Henry Gordon's disgust for the big parties is evident as he talks about the elections. As a Christian, the Mahim resident may have voted for a secular party in the past, but this time, he is looking beyond the stereotype.
"Both the national parties are communal. While one has been openly communal, the other has played communal politics by pitting one community against another," rues the 47-year-old, who runs a consultancy firm. "This time I am likely to go for AAP as the person seems to be honest."
While Gordon is more upfront on his choice of the party, some others say they are toying with two options. While voting for a party that holds secular credentials is one, the other is the recently introduced NOTA (none of the above) option.
"There are various ways to look at the issue of voting. I wouldn't say that there is a dilemma but the fact remains that with AAP in the fray and inclusion of NOTA, there is going to be an interesting voting pattern in the community," said Dolphy D'Souza, resident of Malad Orlem and former president of the Bombay Catholic Sabha (BCS), a community based organisation that recently organised a rally on issues relating to Christians.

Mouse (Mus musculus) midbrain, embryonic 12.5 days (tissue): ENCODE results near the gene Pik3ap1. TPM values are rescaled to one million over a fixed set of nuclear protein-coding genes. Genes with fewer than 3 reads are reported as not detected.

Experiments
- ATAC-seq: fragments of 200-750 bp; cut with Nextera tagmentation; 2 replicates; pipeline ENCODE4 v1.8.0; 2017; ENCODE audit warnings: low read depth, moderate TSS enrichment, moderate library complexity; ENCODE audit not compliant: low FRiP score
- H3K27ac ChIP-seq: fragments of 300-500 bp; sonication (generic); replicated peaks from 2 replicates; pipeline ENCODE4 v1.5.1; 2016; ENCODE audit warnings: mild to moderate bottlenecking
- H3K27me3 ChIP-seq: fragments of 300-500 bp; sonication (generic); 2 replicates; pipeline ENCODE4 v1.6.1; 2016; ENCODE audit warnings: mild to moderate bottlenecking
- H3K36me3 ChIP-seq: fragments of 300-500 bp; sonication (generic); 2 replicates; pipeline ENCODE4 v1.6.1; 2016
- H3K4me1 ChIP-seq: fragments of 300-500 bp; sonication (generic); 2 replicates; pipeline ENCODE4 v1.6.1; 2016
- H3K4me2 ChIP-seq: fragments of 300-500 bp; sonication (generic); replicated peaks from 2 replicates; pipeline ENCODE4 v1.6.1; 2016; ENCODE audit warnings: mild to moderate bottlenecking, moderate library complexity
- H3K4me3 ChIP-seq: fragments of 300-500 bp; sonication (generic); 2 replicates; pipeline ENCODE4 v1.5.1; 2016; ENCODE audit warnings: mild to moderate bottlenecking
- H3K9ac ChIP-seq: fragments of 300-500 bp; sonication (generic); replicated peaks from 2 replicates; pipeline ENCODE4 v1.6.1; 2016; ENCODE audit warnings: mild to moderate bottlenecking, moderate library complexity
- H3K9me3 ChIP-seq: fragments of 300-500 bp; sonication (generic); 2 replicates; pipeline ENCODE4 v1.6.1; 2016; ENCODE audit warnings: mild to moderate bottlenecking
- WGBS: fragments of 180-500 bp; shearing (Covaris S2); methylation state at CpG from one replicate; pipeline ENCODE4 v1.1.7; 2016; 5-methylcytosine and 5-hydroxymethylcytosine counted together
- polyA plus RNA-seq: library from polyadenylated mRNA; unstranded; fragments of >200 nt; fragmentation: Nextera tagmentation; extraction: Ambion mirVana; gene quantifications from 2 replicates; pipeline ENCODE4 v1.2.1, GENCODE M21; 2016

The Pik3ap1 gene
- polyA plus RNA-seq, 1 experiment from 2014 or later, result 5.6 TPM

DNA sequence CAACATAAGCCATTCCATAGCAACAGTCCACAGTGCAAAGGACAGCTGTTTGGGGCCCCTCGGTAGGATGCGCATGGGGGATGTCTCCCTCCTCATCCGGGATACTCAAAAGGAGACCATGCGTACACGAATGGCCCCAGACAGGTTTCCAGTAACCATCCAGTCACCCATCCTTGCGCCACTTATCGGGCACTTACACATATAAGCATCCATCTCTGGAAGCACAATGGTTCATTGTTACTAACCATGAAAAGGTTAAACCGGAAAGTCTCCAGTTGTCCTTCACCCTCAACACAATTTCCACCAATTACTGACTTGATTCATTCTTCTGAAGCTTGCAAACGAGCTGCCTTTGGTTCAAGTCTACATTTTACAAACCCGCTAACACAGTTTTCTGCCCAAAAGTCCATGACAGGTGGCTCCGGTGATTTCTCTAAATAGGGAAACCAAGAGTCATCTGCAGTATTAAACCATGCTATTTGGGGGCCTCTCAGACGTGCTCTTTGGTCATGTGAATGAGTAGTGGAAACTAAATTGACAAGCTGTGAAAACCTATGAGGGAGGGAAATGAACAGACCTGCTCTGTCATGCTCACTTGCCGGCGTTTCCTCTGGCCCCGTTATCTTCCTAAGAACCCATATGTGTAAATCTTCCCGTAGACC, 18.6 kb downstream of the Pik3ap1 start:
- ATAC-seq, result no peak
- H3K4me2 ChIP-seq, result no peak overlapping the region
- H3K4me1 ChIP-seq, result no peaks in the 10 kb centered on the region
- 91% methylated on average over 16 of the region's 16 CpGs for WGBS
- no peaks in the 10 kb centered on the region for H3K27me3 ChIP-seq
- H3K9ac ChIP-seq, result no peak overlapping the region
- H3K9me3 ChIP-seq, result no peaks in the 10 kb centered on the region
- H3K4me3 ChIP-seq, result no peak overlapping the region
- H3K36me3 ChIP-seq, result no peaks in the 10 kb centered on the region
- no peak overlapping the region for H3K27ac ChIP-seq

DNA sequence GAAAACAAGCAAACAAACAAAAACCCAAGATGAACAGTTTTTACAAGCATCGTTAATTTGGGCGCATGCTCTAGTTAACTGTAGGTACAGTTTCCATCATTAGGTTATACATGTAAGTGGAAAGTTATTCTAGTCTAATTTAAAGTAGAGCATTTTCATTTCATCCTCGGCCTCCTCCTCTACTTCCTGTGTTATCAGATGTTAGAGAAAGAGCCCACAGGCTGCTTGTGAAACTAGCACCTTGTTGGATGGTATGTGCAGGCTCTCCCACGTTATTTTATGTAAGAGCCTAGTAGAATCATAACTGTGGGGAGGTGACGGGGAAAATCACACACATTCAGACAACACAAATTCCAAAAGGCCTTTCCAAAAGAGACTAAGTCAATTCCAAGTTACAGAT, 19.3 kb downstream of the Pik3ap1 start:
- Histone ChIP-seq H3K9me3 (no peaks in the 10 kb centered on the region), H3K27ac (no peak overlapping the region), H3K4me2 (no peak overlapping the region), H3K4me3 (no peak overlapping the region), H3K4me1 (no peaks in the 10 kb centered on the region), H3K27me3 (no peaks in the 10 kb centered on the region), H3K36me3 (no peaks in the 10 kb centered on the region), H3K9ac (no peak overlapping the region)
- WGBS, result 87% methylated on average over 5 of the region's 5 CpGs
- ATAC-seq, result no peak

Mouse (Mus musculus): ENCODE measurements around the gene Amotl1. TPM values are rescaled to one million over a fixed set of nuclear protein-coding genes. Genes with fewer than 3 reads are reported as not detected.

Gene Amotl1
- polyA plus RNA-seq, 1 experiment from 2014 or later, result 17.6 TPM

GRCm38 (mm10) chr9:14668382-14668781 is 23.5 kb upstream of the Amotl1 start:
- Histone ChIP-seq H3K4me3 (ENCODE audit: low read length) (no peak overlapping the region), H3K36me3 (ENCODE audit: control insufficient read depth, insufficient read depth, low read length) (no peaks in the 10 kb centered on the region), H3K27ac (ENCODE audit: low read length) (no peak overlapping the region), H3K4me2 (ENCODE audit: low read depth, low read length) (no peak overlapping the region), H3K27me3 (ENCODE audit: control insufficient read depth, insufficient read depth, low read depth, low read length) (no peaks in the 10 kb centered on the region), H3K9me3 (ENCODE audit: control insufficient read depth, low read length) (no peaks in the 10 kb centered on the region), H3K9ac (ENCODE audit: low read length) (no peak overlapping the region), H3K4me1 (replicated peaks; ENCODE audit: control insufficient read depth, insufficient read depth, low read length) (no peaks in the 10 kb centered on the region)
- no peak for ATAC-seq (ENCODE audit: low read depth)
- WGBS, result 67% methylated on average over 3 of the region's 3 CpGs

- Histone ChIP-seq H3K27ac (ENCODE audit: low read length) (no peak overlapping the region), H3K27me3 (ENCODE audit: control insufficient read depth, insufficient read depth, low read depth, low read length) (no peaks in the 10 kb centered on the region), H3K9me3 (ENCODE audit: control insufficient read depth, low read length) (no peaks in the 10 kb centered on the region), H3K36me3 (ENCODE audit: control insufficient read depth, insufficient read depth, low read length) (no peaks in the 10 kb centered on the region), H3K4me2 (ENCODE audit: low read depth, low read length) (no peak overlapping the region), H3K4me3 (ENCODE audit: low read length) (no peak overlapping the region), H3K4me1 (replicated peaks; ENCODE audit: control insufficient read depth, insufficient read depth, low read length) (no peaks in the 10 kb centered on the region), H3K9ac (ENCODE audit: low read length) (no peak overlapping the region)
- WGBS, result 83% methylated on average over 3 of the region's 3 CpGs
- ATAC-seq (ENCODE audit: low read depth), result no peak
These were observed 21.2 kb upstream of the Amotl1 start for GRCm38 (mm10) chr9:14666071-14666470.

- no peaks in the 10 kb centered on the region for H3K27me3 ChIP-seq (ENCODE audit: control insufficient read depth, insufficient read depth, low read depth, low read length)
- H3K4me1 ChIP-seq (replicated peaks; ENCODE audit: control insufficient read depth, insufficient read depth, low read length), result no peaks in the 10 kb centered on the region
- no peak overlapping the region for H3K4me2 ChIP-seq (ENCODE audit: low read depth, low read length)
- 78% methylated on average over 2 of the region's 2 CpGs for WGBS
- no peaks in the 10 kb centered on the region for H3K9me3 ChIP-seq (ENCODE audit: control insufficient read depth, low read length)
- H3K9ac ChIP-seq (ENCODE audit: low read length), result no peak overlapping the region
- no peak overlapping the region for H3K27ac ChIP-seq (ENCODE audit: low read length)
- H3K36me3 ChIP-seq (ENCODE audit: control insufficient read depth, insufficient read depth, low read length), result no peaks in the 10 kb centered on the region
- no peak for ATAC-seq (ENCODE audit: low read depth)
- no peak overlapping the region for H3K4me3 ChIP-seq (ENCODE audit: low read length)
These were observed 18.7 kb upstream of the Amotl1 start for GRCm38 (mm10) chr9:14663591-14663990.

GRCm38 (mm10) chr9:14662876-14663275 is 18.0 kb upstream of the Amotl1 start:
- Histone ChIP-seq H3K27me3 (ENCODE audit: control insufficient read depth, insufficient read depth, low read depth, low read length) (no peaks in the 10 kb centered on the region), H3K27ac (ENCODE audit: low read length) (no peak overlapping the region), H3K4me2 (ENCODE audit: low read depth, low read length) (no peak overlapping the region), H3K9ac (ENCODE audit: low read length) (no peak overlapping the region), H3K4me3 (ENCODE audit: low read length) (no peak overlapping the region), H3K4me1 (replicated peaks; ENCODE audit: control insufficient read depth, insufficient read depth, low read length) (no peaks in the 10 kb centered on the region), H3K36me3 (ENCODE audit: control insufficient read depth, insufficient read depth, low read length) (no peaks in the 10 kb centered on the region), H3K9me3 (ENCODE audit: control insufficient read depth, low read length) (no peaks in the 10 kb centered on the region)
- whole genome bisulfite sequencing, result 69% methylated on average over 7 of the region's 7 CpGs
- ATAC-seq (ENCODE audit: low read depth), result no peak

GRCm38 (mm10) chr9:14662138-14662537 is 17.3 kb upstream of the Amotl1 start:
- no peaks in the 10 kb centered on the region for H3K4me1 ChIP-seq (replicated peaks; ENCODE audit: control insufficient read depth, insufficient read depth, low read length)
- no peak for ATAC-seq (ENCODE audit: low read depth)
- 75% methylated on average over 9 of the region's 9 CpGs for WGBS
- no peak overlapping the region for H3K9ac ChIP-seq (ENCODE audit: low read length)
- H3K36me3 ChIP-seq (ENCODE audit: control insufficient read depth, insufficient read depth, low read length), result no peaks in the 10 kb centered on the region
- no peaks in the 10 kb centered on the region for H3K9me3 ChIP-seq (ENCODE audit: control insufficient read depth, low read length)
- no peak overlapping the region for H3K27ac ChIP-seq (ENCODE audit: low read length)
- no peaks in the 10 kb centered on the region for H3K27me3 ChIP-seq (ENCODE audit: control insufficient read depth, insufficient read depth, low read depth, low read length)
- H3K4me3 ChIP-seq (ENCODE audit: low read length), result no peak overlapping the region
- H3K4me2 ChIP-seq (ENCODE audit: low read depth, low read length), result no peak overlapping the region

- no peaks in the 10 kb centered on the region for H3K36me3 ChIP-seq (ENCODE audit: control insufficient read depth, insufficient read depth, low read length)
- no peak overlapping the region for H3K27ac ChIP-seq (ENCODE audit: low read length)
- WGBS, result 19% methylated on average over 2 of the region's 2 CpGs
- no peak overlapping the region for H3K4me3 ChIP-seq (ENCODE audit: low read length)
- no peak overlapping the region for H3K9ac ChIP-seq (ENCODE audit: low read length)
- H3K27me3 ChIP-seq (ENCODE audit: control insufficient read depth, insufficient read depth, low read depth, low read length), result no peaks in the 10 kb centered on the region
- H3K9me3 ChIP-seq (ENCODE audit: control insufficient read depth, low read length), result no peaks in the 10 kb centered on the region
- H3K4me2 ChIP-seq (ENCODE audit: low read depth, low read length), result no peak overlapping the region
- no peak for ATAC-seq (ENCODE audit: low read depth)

He added, "While until recently, 70% votes were cast, we are hoping that this time we will improve the polling to 90% if not 100%."
The Archdiocese of Bombay, which looks after all the churches in city, too acknowledges the wave of the new party. Spokesperson Fr Nigel Barrett said the Archbishop has left it for the people to decide on their own, while amongst the youngsters there was some buzz.
Barrett said, "The option for AAP is pretty real in the community. They seem to have directly held contacts with the youngsters. While we cannot tell anyone who they should be voting for, we have guidelines for reference to help people make up their mind."
Cyril Dara, another member of the community and resident of Agripada said, "While sometimes the choice also differs from person to person, Christians normally end up voting for secular parties like Congress."
Community's yardsticks for parties
1. Uphold the secular character of our nation and promote communal harmony and a spirit of inter-religious dialogue and understanding.
2. Care for the minorities and weaker sections of society, protect their rights and work for their uplift.
3. Safeguard the rights of tribals over land, water and forests; and grant equal rights to dalit Christians, equal to those given to other dalits.
4. Work for an economy that seeks to help the poor and the under privileged, protect their dignity and enable them to play a role in nation-building.
5. Ensure a totally safe environment for all people, particularly women and children.